Frame v. Residency Appeals Committee

675 P.2d 1157 (1983)

From our private database of 45,900+ case briefs, written and edited by humans—never with AI.

Frame v. Residency Appeals Committee

Utah Supreme Court
675 P.2d 1157 (1983)

Facts

George and Lori Frame (the Frames) (plaintiffs) enrolled at Utah State University (Utah State). The students applied for resident status for tuition purposes but were denied by the Residency Appeals Committee (the committee) at Utah State. Utah State charged higher tuition to nonresidents. Beginning in 1971, the Frames had resided in Utah on and off, renting an apartment, registering to vote, and filing tax returns in Utah. The Frames left Utah for a period and then returned to the state in March 1978 to recommence their schooling. After being denied residency status in September 1978, the Frames again applied in April 1979, more than one year after registering at Utah State. Their application was denied again on the ground that they had been absent from Utah for more than 30 days during the summer of 1978. Under rules promulgated by the Utah Board of Regents, an adult seeking residence in the state had to maintain continuous residency for one full year prior to the beginning of the academic period. The rules permitted a 30-day absence during the one-year period. The Frames’ suit challenged the rule precluding residency if an individual spent more than 30 days outside of the state during the one-year period. The Frames made several arguments, including that (1) the 30-day rule violated the Fourteenth Amendment Due Process Clause because the rule created an irrebuttable presumption that they were nonresidents; and (2) the rule violated the Fourteenth Amendment Equal Protection Clause because it treated them differently without any rational basis. A lower court rejected all of the Frames’ claims. The Frames appealed.

Rule of Law

Issue

Holding and Reasoning (Stewart, J.)

Dissent (Howe, J.)

What to do next…

  1. Unlock this case brief with a free (no-commitment) trial membership of Quimbee.

    You’ll be in good company: Quimbee is one of the most widely used and trusted sites for law students, serving more than 733,000 law students since 2011. Some law schools—such as Yale, Berkeley, and Northwestern—even subscribe directly to Quimbee for all their law students.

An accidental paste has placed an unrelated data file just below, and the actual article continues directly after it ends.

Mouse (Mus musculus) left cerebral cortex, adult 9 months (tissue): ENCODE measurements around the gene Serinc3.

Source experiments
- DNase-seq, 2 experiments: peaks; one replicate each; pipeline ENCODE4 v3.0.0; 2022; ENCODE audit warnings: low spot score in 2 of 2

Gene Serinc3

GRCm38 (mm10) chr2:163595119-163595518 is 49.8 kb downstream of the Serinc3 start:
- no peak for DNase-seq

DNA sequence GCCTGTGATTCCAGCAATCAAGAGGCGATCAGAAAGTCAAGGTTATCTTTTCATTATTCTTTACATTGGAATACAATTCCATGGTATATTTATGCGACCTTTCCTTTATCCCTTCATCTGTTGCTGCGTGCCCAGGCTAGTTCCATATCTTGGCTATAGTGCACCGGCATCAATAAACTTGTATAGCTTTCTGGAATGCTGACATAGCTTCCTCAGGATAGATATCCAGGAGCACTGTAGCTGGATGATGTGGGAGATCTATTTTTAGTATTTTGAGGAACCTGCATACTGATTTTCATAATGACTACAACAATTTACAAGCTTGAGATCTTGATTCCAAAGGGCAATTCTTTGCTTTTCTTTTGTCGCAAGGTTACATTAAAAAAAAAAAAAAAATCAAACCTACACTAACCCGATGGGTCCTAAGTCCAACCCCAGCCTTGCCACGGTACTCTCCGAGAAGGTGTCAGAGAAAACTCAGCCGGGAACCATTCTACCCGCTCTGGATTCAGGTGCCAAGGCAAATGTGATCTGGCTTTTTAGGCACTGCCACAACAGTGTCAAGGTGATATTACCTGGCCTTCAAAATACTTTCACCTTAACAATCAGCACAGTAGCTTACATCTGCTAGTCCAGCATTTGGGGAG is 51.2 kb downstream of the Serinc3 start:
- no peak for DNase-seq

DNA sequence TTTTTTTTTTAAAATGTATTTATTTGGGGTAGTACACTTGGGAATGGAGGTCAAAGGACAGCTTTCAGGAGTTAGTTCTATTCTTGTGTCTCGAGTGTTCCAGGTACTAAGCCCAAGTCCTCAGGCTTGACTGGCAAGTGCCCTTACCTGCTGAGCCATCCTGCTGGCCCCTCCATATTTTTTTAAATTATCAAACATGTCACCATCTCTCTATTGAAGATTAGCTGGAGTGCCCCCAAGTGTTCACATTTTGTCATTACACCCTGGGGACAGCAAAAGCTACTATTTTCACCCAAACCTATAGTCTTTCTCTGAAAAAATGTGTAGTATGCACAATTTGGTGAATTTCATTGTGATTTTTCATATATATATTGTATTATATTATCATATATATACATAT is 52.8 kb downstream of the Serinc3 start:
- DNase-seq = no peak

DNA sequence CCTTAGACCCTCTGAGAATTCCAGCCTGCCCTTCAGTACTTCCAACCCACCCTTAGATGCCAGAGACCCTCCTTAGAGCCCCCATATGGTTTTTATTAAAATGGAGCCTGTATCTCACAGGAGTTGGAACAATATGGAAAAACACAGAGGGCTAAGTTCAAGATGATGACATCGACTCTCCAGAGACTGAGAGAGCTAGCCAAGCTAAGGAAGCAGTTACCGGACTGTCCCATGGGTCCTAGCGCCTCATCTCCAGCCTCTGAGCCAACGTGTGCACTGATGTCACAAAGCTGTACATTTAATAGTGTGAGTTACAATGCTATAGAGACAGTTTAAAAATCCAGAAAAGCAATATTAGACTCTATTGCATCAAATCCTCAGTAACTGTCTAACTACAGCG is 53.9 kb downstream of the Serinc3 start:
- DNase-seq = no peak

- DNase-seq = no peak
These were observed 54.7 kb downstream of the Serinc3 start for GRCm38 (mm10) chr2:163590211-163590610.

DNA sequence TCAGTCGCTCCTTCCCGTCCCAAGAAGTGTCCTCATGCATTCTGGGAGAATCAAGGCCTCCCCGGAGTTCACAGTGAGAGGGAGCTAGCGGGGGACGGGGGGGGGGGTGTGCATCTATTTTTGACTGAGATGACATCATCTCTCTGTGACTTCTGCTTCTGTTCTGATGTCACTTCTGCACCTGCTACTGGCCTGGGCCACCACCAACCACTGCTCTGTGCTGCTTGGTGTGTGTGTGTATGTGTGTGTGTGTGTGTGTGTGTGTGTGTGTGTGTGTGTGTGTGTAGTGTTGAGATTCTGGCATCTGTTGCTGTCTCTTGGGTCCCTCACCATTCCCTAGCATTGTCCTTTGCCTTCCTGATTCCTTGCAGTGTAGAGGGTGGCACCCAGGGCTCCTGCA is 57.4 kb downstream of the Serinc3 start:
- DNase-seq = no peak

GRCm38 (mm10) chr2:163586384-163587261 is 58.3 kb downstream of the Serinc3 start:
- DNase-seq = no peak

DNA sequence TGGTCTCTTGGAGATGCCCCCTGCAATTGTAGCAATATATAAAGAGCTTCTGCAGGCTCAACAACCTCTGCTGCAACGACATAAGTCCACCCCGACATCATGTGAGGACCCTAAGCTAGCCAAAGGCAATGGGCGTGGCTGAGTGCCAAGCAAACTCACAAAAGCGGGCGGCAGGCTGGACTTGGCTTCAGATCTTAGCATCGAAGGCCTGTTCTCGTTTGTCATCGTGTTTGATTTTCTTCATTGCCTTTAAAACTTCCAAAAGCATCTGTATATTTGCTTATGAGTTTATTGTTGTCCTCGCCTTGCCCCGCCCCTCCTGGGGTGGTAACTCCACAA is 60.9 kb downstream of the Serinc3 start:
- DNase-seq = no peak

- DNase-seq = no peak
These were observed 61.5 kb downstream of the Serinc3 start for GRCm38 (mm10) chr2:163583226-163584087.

Unlock this case briefRead our student testimonials
  2. Learn more about Quimbee’s unique (and proven) approach to achieving great grades at law school.

    Quimbee is a company hell-bent on one thing: helping you get an “A” in every course you take in law school, so you can graduate at the top of your class and get a high-paying law job. We’re not just a study aid for law students; we’re the study aid for law students.

    Learn about our approachRead more about Quimbee

Here's why 733,000 law students have relied on our case briefs:

  • Written by law professors and practitioners, not other law students. 45,900 briefs, keyed to 984 casebooks. Top-notch customer support.
  • The right amount of information, includes the facts, issues, rule of law, holding and reasoning, and any concurrences and dissents.
  • Access in your classes, works on your mobile and tablet. Massive library of related video lessons and high quality multiple-choice questions.
  • Easy to use, uniform format for every case brief. Written in plain English, not in legalese. Our briefs summarize and simplify; they don’t just repeat the court’s language.

Access this case brief for FREE

With a 7-day free trial membership
Here's why 733,000 law students have relied on our case briefs:
  • Reliable - written by law professors and practitioners, not other law students
  • The right length and amount of information - includes the facts, issue, rule of law, holding and reasoning, and any concurrences and dissents
  • Access in your class - works on your mobile and tablet
  • 45,900 briefs - keyed to 984 casebooks
  • Uniform format for every case brief
  • Written in plain English - not in legalese and not just repeating the court's language
  • Massive library of related video lessons - and practice questions
  • Top-notch customer support

Access this case brief for FREE

With a 7-day free trial membership